eyeballs were easier. whatever.
  • by Shepanator ( 4796689 ) on Friday October 13, 2017 @07:17PM (#55365987)
    I unlock my phone multiple times per day in situations where my face wouldn't be visible to the face id sensor. Not only that even in situations where face id WOULD work a fingerprint sensor is faster anyway, because your finger can have unlocked the phone before you've even bought it up to your face from your pocket. This is apple hurting usability to serve design once again. When the technology to have fingerprint scanners under the screen is finally ready they will look like fools.
    • What situations are you in that you need your phone unlocked and arenâ(TM)t looking at it? As long as the phone unlocks for your first interaction, isnâ(TM)t that fast enough? The scan is, supposedly, effectively instantaneous once the phone is woken up, and the system works in the dark.

      I donâ(TM)t necessarily believe faceid is a better solution than TouchID, but Iâ(TM)m not convinced this specific complaint is valid either. Weâ(TM)ll all have to see it working in real life first, I

      • by brix ( 27642 ) on Saturday October 14, 2017 @07:05PM (#55370511)

        What situations are you in that you need your phone unlocked and aren't looking at it?

        - Phone is sitting on my desk.
        - Phone is on a mount in my car
        - Phone is being used for Apple Pay

        In all of those situations, my finger is a far quicker method to unlock the phone.

        In the case of a car, it's even a safety issue, in my opinion.

        Me: "Hey Siri, Open Waze"
        SirI: "You'll need to unlock your phone first."

        Now: Reach up and touch the home button with my finger, then use Waze voice control.
        Then: Take the phone off the mount and point it at my face (while driving), both taking my hand off the wheel for longer and obstructing my view. Or I can unlock with passcode, which certainly takes longer, requires looking at the phone rather than the road, and may violate local laws.

        The current iPhone TouchID mechanism is one of the main reasons I use my iPhone more than my Nexus 6. It's simple; it's fast; it's safe. Getting rid of this, even as an option, and going 100% FaceID is a huge step backwards for my use cases.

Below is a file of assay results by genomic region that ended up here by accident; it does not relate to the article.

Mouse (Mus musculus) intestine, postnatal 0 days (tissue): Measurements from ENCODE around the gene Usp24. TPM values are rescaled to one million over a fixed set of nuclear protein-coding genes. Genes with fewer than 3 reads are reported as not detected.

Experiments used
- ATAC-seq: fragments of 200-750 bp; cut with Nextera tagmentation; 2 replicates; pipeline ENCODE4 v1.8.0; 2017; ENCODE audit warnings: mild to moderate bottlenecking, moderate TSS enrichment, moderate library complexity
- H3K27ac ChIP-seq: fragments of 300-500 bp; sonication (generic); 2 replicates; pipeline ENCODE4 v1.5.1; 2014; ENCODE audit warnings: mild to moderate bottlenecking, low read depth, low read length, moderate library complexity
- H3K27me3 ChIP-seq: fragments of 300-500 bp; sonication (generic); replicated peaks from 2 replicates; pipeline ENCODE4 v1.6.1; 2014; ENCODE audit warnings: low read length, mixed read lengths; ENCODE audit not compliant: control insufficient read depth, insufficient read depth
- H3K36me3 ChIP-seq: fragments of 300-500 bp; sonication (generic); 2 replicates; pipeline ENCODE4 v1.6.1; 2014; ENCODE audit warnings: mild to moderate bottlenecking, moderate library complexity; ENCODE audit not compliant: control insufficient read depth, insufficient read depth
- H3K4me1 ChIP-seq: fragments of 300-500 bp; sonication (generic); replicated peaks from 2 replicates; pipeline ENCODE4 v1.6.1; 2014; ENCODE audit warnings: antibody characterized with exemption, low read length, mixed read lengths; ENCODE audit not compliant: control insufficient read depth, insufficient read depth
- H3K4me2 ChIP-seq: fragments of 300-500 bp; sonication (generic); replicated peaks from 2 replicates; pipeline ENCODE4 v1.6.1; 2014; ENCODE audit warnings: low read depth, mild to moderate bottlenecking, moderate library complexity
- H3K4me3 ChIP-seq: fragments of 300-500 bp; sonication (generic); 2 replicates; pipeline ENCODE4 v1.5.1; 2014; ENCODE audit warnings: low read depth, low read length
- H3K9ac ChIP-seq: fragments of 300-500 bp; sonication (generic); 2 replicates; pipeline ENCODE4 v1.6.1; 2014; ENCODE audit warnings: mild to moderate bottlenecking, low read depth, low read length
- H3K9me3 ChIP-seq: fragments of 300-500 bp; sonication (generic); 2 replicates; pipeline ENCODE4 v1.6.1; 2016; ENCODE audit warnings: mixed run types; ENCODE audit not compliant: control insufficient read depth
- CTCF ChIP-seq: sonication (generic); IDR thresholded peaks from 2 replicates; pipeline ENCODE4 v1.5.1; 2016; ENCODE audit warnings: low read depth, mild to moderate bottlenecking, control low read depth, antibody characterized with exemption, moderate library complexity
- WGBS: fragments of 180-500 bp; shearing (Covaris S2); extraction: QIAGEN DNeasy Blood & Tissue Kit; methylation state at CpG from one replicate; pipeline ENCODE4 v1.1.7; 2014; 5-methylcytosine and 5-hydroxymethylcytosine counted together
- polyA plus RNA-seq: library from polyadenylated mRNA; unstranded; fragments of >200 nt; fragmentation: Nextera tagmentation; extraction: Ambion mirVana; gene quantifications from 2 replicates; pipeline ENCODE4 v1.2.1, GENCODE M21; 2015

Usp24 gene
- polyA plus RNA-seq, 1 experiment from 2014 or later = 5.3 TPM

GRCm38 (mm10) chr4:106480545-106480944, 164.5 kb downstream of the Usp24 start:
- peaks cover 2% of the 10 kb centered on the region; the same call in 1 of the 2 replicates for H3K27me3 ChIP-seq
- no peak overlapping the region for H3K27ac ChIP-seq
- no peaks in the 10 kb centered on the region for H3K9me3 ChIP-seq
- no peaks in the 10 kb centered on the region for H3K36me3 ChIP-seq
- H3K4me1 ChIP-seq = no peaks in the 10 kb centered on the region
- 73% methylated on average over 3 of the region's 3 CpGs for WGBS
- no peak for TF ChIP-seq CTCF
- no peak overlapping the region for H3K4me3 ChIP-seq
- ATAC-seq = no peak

• According to Apple—though we'll only know this for sure once it comes out—you don't need to lift it and point it directly at your face, it works at a variety of angles. Assuming your face is even remotely in the field of view, you only need to wake the phone to do it. For Apple Pay, you need to press the side button to confirm the payment, so it's going to be exactly as cumbersome as TouchID. Tap your phone on your desk to wake it, it unlocks.

          Right now, we don't know enough about how it works in

  • by Teun ( 17872 ) on Friday October 13, 2017 @07:18PM (#55365995) Homepage
    This is discriminatory to all those without a face.
  • How much did the FBI pay for this feature?

    • How much did the FBI pay for this feature?

      Yeah, I was wondering; can you distort your face enough so that if someone holds your iphone up in front of you, it won't just unlock for them?

  • What is "a competitive advantage over Android smartphones" supposed to mean? Android was the first operating system to have a face unlock feature with Android 4, 6 YEARS ago, long before Apple blatantly copied it. Apple is as bad as Trump with the propaganda—they just change the narrative to be whatever they like and their idiot fans eat it all up without question. Absolutely shameful.

    • by Anonymous Coward

      Apple's uses a 3D scan of your face. The android one could be fooled with a photograph.

      • Apparently not just any 3D scan, but infrared, so it's a thermal image. Even with 2 photos (for the left and right cameras) and a double-sided mirror, you can't fake authentication because paper under infrared doesn't look like a person. Are there any infrared printers?

      • by stephanruby ( 542433 ) on Saturday October 14, 2017 @05:41AM (#55367381)

        Apple's uses a 3D scan of your face. The android one could be fooled with a photograph.

        The HTC phone couldn't be fooled by a photograph. It used the camera sensor and a laser depth sensor (at least two years ago). And the LG phone couldn't be fooled by a photograph, it used a normal camera sensor plus an infrared one, that's how it could determine the depth (and that was at least three years ago).